Utility of ultrasound imaging of the lower extremities in the diagnostic approach in patients with suspected pulmonary embolism

Authors


Dr Philip Wells Suite 453 737 Parkdale Avenue, Ottawa, Ontario, Canada K1Y 1J8 (fax: 613-761-4840; e-mail: pwells@ottawahospital.on.ca).

DEAR SIR,

In a recent study, we demonstrated that use of a clinical model to determine pretest probability was valuable in the management of patients with suspected pulmonary embolism (PE) [1]. The goal of that study was to utilize lower extremity ultrasound imaging, repeated over 2 weeks if the initial ultrasound was negative, as the predominant diagnostic strategy and, thereby, limiting the need for angiography. The safety of that management strategy was validated; however, the approach was cumbersome as it required the performance of a large number of ultrasounds, the vast majority of which were normal. It has been reported that, in the absence of risk factors for venous thromboembolism (VTE) and symptoms of deep vein thrombosis (DVT), very few patients with suspected PE have abnormal ultrasound results [2]. As this could change the diagnostic, we undertook an evaluation of this observation in our study cohort.

All patients were evaluated by a physician to determine the clinical pretest probability for PE using a clinical model. Ventilation-perfusion lung scans and bilateral compression ultrasound from the common femoral vein to the trifurcation of the calf veins were then performed in all patients [3]. The diagnostic algorithm is outlined in Fig. 1.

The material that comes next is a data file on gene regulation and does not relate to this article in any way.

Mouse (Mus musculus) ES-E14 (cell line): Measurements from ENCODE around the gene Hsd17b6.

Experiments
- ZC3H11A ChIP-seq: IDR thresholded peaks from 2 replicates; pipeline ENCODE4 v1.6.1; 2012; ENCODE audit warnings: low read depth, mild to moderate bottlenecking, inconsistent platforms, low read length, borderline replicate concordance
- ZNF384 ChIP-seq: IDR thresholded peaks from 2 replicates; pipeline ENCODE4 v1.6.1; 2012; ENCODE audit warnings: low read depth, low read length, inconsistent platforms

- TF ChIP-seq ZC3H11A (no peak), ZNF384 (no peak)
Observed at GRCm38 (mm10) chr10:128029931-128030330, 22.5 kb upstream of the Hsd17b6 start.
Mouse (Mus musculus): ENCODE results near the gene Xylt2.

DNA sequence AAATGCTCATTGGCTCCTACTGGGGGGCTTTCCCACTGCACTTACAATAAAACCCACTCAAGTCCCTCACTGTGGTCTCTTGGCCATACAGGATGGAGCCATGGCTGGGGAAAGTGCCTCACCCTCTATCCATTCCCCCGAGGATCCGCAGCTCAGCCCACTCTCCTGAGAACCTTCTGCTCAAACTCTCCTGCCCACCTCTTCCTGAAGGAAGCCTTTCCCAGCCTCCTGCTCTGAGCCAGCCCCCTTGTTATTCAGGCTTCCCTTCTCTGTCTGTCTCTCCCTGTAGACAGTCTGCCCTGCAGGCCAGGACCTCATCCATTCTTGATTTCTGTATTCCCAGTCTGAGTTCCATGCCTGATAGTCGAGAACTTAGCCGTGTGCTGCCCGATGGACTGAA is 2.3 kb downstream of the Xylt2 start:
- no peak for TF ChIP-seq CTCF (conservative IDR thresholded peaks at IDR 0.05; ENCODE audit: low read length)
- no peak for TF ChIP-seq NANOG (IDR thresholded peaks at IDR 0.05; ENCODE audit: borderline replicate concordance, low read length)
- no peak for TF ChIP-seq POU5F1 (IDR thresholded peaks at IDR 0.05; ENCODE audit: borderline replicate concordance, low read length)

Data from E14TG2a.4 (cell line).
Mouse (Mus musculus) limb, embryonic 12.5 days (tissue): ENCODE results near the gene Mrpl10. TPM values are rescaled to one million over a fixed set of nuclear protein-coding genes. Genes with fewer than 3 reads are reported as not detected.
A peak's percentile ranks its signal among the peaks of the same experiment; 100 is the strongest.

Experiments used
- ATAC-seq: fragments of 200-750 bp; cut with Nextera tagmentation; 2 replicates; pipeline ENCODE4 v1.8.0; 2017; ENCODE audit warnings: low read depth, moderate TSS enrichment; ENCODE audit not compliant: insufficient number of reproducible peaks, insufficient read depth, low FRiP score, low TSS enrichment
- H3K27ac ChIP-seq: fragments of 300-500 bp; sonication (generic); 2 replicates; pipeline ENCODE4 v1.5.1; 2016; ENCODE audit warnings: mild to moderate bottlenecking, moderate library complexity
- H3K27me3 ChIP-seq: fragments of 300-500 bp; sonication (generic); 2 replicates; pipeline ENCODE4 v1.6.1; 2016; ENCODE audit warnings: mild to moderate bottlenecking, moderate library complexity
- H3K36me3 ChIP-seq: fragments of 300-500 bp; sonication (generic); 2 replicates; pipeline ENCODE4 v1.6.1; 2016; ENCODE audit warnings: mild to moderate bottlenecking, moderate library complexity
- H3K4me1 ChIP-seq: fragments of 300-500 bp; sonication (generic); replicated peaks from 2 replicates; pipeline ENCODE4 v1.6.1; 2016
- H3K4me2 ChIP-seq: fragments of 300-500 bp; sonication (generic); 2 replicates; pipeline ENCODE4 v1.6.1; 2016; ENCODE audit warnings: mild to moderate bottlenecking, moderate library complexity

Figure 1.

 Diagnostic strategy used in patients with suspected pulmonary embolism (PE).

Anticoagulant therapy was withheld in patients unless, as outlined in the algorithm, PE or DVT was diagnosed. Patients were defined as PE+ if one or more of the following occurred: abnormal pulmonary angiography, abnormal ultrasound or venography, high probability ventilation-perfusion lung scan plus moderate or high pretest probability; or VTE within the 3 month follow-up period. All other patients were classified as PE–.

Patients were followed-up for 90 days and those with suspected VTE, at any time in the 90-day period, underwent objective testing performed in a standardized way [1]. We determined the accuracy of ultrasound for detection of DVT for each of the following four categories of patients with suspected PE: those patients with (i) both clinical symptoms of DVT and risk factors for VTE, (ii) symptoms of DVT but no risk factors, (iii) risk factors but no symptoms of DVT and (iv) neither symptoms nor risk factors. In our analysis, risk factors included previous DVT/PE (objectively diagnosed by ultrasonography, venography, angiography or high probability ventilation-perfusion lung scan), major surgery within 4 weeks (12 weeks in the original study), immobilization for more than 3 days in the preceding 4 weeks, cancer, the postpartum period (the 6 weeks postdelivery), lower limb paralysis, lower limb fracture or cast within 12 weeks, strong family history (>1 first degree relative with VTE, or a family member with a thrombophilia).